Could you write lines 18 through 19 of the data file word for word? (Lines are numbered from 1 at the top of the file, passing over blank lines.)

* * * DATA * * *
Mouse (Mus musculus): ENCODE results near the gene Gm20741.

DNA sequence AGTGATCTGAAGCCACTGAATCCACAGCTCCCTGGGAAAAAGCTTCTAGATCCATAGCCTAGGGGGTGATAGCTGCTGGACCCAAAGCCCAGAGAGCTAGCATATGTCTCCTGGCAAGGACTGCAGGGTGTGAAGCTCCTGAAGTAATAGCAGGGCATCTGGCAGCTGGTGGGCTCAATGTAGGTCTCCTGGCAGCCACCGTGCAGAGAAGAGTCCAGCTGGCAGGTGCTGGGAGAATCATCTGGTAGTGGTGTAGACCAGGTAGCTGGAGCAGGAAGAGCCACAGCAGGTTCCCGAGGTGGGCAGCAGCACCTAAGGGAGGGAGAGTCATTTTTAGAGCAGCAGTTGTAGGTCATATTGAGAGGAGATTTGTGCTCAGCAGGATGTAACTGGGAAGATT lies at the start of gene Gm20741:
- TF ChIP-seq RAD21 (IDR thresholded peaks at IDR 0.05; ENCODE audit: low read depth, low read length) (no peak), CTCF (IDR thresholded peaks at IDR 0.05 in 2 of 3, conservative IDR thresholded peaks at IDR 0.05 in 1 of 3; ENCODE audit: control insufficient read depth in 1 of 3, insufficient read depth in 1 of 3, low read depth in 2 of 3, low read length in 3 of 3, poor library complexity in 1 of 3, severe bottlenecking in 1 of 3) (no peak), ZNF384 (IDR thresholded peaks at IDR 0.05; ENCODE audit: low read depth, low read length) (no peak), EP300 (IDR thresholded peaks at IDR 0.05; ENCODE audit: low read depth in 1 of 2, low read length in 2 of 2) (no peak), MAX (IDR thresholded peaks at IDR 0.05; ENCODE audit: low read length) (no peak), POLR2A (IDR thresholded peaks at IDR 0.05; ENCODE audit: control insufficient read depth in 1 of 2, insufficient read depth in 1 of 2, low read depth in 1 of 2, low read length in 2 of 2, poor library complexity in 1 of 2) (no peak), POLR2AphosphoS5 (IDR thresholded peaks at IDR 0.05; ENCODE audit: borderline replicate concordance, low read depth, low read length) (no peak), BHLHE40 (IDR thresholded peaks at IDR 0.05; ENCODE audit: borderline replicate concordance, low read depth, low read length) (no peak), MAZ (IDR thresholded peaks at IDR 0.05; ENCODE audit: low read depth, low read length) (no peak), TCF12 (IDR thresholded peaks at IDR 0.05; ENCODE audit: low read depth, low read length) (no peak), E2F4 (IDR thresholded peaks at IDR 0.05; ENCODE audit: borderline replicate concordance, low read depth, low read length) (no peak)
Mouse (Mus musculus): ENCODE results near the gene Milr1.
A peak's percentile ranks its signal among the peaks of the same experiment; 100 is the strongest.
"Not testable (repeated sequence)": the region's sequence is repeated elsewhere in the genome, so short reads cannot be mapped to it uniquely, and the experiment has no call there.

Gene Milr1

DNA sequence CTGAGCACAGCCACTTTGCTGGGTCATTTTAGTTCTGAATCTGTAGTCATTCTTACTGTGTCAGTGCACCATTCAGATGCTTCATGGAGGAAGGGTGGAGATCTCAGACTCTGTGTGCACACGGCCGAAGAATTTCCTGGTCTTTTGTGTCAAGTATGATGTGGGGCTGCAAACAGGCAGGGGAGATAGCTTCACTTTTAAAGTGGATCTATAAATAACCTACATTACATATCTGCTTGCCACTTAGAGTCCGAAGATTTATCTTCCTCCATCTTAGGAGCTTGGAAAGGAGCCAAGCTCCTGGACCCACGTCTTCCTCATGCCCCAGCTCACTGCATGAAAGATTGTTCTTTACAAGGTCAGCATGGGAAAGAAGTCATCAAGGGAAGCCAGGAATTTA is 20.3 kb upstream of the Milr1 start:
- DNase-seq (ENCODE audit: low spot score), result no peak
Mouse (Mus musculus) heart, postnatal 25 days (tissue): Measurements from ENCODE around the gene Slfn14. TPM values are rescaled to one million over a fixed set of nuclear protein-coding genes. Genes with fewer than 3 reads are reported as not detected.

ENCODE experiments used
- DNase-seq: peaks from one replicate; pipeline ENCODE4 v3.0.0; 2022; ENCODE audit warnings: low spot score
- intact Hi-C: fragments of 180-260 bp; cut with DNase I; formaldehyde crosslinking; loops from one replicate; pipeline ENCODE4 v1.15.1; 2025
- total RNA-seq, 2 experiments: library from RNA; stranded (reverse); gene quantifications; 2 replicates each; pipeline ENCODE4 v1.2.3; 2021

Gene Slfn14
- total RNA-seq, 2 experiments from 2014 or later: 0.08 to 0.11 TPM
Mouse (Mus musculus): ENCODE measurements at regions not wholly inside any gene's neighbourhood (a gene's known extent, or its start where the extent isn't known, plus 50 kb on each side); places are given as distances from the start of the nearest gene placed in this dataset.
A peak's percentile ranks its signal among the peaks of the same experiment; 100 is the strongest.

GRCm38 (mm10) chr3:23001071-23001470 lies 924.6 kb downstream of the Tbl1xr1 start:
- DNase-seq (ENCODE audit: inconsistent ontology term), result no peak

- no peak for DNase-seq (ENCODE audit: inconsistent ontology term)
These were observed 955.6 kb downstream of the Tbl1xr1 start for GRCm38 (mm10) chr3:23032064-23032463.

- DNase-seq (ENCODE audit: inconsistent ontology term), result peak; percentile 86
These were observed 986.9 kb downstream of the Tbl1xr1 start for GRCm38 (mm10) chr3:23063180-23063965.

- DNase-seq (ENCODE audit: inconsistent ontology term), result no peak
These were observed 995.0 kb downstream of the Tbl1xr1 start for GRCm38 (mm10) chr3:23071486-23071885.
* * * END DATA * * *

A peak's percentile ranks its signal among the peaks of the same experiment; 100 is the strongest.

GRCm38 (mm10) chr3:23001071-23001470 lies 924.6 kb downstream of the Tbl1xr1 start: